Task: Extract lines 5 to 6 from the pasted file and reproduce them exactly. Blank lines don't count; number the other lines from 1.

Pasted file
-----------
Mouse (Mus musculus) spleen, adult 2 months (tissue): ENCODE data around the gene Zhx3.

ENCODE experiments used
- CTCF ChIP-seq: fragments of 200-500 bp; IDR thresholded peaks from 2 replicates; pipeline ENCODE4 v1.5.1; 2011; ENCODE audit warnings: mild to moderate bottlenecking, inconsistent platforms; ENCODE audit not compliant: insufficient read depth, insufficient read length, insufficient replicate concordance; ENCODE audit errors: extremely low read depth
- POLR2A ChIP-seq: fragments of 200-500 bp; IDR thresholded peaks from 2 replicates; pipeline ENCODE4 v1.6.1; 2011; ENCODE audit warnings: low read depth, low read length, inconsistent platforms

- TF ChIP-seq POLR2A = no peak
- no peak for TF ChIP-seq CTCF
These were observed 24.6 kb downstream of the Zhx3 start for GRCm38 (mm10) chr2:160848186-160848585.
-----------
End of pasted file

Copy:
- TF ChIP-seq POLR2A = no peak
- no peak for TF ChIP-seq CTCF